Uxmal: An Ancient Maya Marvel

Pyramid of the Magician, unique due to its oval base, is steeped in myth. Its name originates from a folk tale about a magician who built the pyramid overnight.

The oval shape, unusual in Maya architecture, adds to its mystique and allure.

We encountered the Ceiba tree, or Ya’axche in Maya, revered as a symbol of life and connection between the underworld, the earthly realm, and the heavens. In Maya cosmology, it’s considered the tree of life, holding great spiritual significance. Look how straight the trunk of the tree is:

The symbol of Chaac, the Maya rain god, is omnipresent, especially on the corners of the Nunnery Quadrangle. These carvings underscore Chaac’s importance in the Maya culture, symbolizing fertility and rain.

This building that caught our attention was the House of the Governor, where the facade’s design resembles a giant mouth and eyes:

If you look carefully, there are figures that appear to be slaves below the eyes:

Nunnery Quadrangle, composed of four buildings arranged around a central courtyard, captivated us with its intricate façades and detailed carvings. Some believe it was a governmental or administrative center, while others suggest it might have been a palace or a school for training priests and nobles.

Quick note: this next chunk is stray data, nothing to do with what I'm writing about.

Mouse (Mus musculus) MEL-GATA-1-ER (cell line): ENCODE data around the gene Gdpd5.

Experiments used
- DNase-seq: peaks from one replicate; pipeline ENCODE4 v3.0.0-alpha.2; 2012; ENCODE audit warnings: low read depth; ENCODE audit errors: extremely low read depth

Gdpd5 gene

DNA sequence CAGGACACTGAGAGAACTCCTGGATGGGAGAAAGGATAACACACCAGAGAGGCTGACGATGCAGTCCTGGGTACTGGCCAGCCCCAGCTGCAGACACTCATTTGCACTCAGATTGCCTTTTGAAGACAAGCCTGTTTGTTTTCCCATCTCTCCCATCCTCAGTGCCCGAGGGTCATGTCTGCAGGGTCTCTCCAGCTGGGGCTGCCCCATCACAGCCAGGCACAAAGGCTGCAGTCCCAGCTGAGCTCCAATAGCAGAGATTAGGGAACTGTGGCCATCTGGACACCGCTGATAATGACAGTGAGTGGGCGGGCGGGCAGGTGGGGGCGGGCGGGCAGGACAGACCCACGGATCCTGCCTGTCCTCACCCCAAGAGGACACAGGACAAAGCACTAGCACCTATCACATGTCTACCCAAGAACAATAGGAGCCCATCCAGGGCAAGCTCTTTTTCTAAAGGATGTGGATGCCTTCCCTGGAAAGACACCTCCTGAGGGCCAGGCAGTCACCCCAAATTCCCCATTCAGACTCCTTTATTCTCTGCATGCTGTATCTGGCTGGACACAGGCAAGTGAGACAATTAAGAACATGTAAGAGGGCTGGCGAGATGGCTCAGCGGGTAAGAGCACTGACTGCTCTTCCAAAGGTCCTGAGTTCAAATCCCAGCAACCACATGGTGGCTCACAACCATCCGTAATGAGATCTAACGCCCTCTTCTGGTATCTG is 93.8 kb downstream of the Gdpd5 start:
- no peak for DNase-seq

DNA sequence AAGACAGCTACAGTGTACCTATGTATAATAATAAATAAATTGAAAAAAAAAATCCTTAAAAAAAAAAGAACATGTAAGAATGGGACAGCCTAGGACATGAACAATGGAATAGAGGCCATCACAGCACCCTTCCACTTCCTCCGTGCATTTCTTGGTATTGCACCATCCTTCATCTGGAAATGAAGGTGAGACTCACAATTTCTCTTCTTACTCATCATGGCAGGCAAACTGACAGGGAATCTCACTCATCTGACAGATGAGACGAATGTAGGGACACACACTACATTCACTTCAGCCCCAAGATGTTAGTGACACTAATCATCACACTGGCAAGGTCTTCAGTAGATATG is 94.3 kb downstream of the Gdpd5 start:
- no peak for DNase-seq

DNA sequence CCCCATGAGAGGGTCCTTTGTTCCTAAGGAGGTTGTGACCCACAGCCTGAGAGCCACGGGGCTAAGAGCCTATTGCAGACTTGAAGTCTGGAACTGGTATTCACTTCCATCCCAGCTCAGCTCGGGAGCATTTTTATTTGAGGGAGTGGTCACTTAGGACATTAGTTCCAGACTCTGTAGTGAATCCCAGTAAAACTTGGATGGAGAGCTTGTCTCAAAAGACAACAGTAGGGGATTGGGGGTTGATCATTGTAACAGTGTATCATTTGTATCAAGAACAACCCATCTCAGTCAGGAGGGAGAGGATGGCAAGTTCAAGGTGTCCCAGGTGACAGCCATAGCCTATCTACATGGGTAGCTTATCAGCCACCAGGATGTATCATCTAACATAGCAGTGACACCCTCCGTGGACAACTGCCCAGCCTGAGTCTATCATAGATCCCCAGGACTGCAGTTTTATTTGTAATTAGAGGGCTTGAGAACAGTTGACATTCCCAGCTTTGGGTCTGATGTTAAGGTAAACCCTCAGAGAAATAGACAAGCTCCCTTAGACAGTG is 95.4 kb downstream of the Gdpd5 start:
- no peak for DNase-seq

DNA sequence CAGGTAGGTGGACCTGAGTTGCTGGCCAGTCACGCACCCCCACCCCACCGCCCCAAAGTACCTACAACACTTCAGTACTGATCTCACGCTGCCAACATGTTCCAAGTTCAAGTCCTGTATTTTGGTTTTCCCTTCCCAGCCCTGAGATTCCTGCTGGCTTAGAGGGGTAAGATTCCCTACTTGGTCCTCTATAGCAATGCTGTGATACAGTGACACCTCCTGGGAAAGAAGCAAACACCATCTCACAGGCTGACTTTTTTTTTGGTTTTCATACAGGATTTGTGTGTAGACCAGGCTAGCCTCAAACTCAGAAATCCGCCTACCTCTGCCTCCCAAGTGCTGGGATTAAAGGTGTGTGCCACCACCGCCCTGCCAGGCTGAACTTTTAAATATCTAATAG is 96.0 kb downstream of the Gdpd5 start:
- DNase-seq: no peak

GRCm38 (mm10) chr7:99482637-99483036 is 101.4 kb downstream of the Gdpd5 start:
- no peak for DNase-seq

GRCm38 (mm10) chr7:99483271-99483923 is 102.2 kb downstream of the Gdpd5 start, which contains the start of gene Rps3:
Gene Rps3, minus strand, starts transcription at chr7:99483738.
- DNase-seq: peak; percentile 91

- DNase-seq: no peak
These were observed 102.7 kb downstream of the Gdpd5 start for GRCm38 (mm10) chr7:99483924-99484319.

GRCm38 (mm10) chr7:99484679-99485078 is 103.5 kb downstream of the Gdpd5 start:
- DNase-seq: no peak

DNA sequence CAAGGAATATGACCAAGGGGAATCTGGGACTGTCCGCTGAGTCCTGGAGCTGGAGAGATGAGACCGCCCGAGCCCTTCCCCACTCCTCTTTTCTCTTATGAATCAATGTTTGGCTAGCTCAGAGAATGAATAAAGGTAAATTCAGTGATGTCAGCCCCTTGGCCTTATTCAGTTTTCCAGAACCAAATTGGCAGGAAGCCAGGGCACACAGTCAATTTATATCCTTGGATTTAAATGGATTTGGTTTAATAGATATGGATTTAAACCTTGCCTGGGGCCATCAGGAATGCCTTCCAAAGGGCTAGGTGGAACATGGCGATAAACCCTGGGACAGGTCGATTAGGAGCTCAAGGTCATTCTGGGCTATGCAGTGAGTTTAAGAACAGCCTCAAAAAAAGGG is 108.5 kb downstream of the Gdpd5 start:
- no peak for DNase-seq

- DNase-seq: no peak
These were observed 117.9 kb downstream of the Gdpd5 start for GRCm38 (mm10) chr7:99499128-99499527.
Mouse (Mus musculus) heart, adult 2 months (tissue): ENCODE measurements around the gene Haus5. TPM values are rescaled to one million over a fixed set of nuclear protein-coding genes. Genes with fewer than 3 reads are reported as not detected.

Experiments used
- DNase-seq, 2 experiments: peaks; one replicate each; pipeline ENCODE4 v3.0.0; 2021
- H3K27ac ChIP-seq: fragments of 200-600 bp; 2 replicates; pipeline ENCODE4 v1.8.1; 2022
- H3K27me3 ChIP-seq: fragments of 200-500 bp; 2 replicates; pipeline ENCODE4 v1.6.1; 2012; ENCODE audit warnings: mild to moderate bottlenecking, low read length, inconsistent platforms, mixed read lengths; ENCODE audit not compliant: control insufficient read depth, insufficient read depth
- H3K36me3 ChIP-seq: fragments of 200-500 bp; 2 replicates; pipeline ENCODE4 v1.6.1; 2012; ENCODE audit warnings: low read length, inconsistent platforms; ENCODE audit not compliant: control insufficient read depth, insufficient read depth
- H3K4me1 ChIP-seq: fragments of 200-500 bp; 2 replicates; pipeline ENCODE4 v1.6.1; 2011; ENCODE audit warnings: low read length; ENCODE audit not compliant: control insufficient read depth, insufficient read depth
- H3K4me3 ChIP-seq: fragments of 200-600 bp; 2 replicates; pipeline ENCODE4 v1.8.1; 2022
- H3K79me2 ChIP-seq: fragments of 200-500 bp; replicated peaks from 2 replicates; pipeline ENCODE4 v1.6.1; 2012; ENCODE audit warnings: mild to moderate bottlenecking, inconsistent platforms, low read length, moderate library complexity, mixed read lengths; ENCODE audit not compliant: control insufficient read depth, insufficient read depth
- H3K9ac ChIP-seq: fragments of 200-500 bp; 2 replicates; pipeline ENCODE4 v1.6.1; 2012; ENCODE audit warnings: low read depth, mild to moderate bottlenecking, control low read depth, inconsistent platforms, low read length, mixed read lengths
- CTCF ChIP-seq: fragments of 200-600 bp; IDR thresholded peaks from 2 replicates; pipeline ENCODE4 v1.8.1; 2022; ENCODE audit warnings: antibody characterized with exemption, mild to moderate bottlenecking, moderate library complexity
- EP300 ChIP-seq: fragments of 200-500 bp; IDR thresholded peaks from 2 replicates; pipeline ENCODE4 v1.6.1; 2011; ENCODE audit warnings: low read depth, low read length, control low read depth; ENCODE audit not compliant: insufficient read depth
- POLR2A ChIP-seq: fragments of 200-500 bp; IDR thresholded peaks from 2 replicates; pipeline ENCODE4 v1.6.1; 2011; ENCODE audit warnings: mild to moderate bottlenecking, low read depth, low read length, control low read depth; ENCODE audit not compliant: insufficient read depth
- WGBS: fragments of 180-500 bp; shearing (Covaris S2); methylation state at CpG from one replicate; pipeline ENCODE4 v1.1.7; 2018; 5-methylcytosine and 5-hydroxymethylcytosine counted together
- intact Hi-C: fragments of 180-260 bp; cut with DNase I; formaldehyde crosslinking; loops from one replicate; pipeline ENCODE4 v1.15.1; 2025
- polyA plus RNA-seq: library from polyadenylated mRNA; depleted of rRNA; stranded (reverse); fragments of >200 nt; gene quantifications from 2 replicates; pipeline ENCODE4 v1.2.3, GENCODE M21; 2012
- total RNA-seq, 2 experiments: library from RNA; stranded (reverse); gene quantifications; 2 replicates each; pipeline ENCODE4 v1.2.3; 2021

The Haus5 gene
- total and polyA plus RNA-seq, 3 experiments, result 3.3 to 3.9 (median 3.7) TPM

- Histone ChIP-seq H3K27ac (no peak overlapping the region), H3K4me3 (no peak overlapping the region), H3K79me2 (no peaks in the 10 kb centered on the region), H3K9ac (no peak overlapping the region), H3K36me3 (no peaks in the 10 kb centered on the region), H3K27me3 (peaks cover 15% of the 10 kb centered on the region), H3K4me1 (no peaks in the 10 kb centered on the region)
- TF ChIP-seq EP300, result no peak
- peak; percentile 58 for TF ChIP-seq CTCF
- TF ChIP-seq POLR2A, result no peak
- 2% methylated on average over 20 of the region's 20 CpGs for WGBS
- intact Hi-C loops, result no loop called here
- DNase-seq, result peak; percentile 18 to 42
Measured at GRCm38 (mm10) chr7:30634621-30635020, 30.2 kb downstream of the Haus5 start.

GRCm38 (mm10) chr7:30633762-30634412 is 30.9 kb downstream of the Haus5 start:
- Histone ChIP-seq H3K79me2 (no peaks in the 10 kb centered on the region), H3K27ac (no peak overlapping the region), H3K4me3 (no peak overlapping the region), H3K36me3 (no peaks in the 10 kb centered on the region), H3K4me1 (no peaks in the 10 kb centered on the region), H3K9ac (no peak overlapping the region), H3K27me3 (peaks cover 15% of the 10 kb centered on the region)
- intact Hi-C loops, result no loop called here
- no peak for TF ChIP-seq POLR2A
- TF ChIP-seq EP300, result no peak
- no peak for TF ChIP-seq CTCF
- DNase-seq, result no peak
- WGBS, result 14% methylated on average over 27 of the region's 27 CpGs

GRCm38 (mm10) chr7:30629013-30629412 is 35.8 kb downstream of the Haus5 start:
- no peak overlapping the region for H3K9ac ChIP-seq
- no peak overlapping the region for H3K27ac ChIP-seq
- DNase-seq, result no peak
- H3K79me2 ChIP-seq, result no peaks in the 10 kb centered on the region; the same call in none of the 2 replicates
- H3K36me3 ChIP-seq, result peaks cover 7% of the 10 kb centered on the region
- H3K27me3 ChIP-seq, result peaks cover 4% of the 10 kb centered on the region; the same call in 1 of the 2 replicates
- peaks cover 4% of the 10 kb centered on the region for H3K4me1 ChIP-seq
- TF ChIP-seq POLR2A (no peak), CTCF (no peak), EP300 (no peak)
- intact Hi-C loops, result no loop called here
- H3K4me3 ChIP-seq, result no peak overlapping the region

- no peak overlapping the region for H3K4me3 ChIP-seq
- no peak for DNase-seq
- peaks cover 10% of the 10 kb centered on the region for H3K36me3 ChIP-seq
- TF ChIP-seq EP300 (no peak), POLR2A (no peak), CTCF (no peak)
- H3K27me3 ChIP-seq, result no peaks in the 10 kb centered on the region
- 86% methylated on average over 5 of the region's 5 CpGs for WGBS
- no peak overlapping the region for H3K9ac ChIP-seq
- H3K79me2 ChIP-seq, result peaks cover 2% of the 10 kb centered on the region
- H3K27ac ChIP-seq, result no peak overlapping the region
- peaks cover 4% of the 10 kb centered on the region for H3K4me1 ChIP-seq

The omnipresent carvings of Chaac around the buildings emphasize the significance of the rain god in Uxmal, crucial for agriculture in this rain-scarce region.

Lastly, before we left, we also explored the large Ballcourt, a site for the Mesoamerican ballgame, an important ritualistic and social activity in Maya culture.

Uxmal, a major Maya city of the Late Classic period (600-900 AD), shares intricate cultural and architectural ties with Kabah, evidenced by the sacbé (white road) connecting them. Its rivalry with Chichen Itza, another prominent city, during the Terminal Classic period (800-1000 AD) highlights the dynamic political landscape of the ancient Maya civilization.

Tickets are available on site for about $30 per person. Definitely worth the money to look at these archeological remains.